With less than half a year before Colombia’s congressional elections, the country’s political parties’s urban disapproval rating has hit the highest level in more than a decade.
Over the past two terms, the parties’ approval rating has dropped from 38% to 8%. Disapproval hit 91%, a rating not measured in the country’s main cities since 2007, Gallup Colombia said Wednesday.
Cities where Gallup polls public opinion
The parties’ approval had already jumped below that of the FARC, the Marxist rebel group that until last year violently tried to overthrow the state in a decades-long armed conflict.
The guerrilla group’s disapproval rating is 79%. It’s urban approval following demobilization stands at 17%.
The political parties’ popularity crisis comes amid legislative chaos as Congress is failing to ratify key elements of the peace deal with the FARC.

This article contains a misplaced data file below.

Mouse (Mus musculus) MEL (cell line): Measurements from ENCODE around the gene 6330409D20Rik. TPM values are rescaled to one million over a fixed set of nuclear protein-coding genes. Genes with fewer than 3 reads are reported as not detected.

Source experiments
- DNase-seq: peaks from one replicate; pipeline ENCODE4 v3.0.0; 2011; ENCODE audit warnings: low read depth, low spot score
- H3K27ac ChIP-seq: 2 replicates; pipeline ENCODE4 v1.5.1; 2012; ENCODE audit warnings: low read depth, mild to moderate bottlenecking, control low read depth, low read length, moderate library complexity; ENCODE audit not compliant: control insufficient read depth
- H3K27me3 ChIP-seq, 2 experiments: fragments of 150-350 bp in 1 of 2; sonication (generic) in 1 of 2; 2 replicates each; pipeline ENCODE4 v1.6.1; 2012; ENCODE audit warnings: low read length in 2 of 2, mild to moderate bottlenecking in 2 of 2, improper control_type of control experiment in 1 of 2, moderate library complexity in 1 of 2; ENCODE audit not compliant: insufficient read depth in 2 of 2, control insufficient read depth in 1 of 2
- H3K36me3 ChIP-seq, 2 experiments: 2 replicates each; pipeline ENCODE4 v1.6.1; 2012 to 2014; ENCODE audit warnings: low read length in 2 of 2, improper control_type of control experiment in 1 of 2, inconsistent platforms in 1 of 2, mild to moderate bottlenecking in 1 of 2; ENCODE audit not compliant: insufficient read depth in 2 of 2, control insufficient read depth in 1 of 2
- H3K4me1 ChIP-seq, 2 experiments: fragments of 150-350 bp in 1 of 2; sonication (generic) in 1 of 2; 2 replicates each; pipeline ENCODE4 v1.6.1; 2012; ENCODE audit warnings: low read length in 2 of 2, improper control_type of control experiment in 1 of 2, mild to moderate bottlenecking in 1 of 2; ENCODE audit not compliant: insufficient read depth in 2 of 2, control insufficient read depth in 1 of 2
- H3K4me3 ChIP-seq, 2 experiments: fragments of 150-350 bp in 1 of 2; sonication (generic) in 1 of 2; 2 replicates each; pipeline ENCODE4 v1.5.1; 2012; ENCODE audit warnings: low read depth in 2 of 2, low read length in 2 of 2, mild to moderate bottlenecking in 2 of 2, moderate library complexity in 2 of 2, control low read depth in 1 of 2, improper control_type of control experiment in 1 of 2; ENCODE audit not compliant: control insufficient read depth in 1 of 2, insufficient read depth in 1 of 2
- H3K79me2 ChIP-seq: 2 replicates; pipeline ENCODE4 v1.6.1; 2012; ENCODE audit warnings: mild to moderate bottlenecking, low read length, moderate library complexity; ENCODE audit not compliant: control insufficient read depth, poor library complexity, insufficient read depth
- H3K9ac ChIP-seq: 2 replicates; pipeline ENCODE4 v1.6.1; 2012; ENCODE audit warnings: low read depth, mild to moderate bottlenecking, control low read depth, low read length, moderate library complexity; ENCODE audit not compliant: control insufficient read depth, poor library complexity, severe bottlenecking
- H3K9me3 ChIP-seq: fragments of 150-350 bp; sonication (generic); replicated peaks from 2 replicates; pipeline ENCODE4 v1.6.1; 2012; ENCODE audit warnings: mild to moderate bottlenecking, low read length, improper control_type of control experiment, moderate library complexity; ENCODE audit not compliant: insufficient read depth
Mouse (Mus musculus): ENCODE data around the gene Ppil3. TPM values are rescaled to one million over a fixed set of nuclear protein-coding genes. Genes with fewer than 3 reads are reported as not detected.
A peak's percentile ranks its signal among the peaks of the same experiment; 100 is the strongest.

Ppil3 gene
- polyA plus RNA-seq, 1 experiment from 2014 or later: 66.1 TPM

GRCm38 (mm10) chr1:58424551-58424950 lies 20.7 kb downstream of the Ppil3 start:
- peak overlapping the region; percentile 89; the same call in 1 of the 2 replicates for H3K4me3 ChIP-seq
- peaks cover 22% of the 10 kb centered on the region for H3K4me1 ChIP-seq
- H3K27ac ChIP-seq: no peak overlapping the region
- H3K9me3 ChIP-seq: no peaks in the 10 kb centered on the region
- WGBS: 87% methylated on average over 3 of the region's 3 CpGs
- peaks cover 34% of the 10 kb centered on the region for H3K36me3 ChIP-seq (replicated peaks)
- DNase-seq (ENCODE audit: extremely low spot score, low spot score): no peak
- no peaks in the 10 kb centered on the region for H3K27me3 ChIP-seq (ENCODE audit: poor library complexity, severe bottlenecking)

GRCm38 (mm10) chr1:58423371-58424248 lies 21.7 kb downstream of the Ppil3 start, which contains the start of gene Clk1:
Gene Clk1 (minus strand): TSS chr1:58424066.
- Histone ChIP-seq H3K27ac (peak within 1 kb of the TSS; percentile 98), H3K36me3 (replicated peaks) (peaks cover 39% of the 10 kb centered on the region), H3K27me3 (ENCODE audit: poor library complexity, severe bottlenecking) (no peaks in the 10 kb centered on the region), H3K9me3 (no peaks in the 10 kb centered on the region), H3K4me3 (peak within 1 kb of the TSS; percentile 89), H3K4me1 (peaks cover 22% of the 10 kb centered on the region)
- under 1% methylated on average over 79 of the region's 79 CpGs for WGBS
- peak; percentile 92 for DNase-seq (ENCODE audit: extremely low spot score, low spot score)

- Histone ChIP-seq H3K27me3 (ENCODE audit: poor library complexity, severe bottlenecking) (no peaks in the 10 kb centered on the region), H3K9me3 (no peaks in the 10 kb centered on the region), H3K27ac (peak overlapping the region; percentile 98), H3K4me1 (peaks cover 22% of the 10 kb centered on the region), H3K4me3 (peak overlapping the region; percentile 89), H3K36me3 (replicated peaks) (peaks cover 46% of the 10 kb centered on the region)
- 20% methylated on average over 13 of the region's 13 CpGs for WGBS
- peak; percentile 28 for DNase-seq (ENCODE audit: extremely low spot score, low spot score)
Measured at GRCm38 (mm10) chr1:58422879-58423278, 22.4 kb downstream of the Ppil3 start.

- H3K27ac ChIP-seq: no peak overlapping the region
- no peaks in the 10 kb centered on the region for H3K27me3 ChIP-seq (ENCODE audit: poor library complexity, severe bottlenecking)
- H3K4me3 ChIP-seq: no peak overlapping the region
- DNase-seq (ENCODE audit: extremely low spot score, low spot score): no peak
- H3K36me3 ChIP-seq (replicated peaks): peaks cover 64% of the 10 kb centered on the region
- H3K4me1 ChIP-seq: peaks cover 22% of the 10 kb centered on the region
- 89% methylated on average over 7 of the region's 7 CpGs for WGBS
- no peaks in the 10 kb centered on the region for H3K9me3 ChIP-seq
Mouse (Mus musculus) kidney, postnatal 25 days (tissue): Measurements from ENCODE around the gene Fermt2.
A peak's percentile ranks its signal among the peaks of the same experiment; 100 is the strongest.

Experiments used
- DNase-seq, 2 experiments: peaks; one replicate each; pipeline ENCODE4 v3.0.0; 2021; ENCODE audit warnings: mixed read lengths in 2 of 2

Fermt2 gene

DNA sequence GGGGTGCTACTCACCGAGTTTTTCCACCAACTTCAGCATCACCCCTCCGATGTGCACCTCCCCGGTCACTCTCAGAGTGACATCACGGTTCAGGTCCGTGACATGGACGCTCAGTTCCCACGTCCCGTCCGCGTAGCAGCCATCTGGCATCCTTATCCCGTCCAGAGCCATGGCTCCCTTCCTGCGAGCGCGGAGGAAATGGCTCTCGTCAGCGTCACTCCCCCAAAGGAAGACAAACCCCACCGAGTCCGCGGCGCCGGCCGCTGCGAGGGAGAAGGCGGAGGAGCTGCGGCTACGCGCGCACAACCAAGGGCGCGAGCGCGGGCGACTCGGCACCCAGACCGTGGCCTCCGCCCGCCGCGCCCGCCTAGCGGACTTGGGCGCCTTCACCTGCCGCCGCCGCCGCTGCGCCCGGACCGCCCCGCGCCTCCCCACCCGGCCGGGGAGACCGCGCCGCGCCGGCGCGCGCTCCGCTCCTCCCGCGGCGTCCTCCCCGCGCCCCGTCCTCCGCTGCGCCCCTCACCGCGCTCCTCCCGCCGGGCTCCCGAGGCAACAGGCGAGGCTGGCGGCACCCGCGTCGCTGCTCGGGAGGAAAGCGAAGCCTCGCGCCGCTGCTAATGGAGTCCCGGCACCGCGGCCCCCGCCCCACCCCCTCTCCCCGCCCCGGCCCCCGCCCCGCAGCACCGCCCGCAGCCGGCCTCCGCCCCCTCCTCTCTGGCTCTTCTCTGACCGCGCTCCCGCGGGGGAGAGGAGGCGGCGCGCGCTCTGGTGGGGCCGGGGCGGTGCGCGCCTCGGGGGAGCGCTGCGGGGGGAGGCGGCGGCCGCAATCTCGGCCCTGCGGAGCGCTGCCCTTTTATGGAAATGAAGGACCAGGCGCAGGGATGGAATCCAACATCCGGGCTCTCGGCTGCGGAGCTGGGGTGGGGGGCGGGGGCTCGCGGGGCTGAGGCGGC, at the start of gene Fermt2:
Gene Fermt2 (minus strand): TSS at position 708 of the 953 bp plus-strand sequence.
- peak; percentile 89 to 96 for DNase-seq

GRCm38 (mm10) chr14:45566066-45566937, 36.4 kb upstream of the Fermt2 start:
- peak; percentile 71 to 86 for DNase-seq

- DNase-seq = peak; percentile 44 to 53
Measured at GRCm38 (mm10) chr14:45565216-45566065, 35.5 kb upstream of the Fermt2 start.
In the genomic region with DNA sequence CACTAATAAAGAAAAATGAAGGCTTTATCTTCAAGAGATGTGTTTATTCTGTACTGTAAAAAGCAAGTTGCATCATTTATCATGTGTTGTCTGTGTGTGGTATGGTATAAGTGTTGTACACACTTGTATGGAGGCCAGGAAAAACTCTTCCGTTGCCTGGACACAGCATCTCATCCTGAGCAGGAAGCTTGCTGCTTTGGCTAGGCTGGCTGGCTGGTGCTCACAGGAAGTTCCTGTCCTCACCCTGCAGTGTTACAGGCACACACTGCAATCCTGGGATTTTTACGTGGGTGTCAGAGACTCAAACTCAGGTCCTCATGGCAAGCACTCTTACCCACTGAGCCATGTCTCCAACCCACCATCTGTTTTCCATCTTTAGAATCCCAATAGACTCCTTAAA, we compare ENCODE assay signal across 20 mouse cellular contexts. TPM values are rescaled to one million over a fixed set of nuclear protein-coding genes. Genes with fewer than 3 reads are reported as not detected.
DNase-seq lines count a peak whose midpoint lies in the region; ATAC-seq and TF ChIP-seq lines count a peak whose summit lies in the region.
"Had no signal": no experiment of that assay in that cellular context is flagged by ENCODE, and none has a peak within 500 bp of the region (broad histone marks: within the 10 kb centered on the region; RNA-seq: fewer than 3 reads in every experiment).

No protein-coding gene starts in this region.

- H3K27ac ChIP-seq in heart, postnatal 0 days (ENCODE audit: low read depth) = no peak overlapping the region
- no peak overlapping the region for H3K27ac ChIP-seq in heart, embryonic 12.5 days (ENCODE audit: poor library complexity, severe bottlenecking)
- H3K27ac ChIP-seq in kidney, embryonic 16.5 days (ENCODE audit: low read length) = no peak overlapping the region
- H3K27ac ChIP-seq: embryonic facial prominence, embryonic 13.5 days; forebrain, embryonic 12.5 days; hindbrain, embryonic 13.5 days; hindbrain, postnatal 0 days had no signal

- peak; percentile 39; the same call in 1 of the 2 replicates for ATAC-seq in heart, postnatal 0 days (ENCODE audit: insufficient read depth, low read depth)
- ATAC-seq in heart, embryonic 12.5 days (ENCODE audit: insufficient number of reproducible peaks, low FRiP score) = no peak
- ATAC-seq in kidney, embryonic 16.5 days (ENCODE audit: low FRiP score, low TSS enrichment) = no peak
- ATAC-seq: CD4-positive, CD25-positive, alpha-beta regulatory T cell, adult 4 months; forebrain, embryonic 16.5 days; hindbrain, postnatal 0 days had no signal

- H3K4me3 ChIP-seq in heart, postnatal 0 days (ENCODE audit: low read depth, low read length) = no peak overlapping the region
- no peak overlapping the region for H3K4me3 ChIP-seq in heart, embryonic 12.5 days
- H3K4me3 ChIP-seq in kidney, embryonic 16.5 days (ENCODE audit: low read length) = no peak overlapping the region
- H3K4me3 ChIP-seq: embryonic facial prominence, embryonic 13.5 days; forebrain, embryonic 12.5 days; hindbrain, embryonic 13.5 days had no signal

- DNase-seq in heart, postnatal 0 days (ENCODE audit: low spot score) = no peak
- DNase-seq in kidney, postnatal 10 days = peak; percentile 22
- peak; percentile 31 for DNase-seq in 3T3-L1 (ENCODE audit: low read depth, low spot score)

To make matters worse, senior politicians are embroiled in corruption scandals not seen in over a decade.
Establishment politicians have disassociated from their political parties in an attempt to evade public ire.
This appears to be failing, for example in the case of former Vice-President German Vargas, the most senior of candidates.
Vargas’ disapproval shot up from 43% to 59% after he announced to be running independently from his party, Radical Change.
Colombia’s 2018 elections
- March 11 – Congress
- May 27 – President
In spite of the relative short period until the March elections, the political parties’ situation could worsen if a transitional justice court that is part of the peace process takes force.
The last time a transitional court took force, more than 60 congressmen disappeared behind bars for their ties to paramilitary group that had committed tens of thousands of war crimes.